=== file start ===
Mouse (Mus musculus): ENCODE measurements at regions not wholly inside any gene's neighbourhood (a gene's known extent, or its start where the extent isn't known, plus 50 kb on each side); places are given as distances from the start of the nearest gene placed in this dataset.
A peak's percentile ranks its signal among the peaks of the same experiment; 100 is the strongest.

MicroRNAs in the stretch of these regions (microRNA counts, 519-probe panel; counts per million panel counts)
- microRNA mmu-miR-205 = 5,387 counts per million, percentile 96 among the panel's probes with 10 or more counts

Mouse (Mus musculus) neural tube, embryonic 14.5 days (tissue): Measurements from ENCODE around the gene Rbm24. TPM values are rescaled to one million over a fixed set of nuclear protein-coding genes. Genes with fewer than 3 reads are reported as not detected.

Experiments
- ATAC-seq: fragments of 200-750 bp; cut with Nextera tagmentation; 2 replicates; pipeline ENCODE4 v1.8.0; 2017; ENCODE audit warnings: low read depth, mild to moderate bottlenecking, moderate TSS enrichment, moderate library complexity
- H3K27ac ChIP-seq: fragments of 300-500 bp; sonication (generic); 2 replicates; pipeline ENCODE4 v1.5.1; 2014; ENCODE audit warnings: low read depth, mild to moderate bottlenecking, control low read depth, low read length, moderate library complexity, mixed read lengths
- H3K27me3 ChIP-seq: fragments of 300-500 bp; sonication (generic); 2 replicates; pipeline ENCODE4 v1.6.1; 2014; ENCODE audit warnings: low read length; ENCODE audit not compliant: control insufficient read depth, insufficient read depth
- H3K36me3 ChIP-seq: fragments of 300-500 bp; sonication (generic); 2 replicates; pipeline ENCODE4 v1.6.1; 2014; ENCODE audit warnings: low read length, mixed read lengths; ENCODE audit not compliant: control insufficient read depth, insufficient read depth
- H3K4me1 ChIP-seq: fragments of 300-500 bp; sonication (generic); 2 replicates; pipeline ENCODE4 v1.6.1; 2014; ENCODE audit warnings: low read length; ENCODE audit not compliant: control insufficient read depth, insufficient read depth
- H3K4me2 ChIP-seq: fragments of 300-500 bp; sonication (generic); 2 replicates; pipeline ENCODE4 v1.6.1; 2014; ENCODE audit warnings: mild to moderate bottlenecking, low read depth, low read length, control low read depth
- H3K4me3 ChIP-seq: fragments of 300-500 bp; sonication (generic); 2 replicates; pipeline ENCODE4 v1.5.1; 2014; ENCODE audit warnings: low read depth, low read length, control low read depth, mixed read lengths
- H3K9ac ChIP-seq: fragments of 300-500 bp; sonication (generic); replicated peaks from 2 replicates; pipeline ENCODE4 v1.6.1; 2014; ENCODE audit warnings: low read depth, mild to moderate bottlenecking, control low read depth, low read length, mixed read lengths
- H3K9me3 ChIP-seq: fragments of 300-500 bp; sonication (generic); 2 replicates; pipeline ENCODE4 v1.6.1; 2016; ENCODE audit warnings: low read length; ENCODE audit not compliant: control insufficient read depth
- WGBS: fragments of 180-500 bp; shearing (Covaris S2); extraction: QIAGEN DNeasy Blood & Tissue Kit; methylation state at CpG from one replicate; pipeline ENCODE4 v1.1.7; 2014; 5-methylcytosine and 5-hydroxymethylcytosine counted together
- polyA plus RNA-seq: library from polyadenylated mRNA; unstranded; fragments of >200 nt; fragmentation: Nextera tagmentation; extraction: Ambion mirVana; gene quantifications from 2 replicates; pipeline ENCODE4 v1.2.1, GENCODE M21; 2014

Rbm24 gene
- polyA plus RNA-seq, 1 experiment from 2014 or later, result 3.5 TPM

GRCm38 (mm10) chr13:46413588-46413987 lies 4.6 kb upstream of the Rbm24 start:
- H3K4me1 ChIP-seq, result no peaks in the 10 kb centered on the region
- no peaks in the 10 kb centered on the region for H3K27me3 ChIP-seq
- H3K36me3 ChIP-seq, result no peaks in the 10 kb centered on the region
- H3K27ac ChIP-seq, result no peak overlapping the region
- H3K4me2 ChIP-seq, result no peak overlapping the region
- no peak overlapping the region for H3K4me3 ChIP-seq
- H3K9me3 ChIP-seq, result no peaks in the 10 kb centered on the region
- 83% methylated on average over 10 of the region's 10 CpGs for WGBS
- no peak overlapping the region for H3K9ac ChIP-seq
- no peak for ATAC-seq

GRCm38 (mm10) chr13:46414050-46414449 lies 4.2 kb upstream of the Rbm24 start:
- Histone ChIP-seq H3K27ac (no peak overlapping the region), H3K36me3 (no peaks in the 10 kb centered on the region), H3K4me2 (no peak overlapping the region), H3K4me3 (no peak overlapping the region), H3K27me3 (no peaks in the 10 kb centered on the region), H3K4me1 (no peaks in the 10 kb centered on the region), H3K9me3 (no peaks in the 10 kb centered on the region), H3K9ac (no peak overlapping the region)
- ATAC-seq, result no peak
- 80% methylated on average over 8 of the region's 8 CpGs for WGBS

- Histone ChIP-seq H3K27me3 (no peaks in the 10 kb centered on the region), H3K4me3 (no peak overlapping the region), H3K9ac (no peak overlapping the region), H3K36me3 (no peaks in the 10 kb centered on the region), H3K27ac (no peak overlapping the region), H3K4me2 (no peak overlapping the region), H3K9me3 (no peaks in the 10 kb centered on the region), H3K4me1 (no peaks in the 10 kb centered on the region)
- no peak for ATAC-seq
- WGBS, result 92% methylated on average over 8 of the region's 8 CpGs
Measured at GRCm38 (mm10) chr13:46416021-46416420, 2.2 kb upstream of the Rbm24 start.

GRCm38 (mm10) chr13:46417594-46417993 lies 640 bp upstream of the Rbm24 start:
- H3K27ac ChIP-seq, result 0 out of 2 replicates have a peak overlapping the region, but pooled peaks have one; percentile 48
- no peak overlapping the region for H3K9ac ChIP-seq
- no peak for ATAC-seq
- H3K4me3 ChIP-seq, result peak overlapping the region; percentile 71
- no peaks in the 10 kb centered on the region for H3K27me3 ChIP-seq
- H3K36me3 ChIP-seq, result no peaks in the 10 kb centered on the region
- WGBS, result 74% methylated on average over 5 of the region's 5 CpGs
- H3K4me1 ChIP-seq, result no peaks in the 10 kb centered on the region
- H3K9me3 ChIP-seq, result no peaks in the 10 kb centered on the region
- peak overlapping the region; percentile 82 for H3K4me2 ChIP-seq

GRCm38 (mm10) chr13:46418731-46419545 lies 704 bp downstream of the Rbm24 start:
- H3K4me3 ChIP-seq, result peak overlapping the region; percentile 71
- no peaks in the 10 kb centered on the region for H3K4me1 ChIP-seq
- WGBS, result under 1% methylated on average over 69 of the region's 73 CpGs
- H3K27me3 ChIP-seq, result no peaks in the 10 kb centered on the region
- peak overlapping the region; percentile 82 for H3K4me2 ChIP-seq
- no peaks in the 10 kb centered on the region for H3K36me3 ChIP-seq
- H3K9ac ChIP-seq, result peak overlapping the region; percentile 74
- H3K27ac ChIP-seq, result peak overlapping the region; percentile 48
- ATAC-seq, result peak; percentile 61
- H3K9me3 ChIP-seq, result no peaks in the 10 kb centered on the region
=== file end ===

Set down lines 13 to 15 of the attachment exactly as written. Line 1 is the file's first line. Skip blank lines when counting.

- H3K4me3 ChIP-seq: fragments of 300-500 bp; sonication (generic); 2 replicates; pipeline ENCODE4 v1.5.1; 2014; ENCODE audit warnings: low read depth, low read length, control low read depth, mixed read lengths
- H3K9ac ChIP-seq: fragments of 300-500 bp; sonication (generic); replicated peaks from 2 replicates; pipeline ENCODE4 v1.6.1; 2014; ENCODE audit warnings: low read depth, mild to moderate bottlenecking, control low read depth, low read length, mixed read lengths
- H3K9me3 ChIP-seq: fragments of 300-500 bp; sonication (generic); 2 replicates; pipeline ENCODE4 v1.6.1; 2016; ENCODE audit warnings: low read length; ENCODE audit not compliant: control insufficient read depth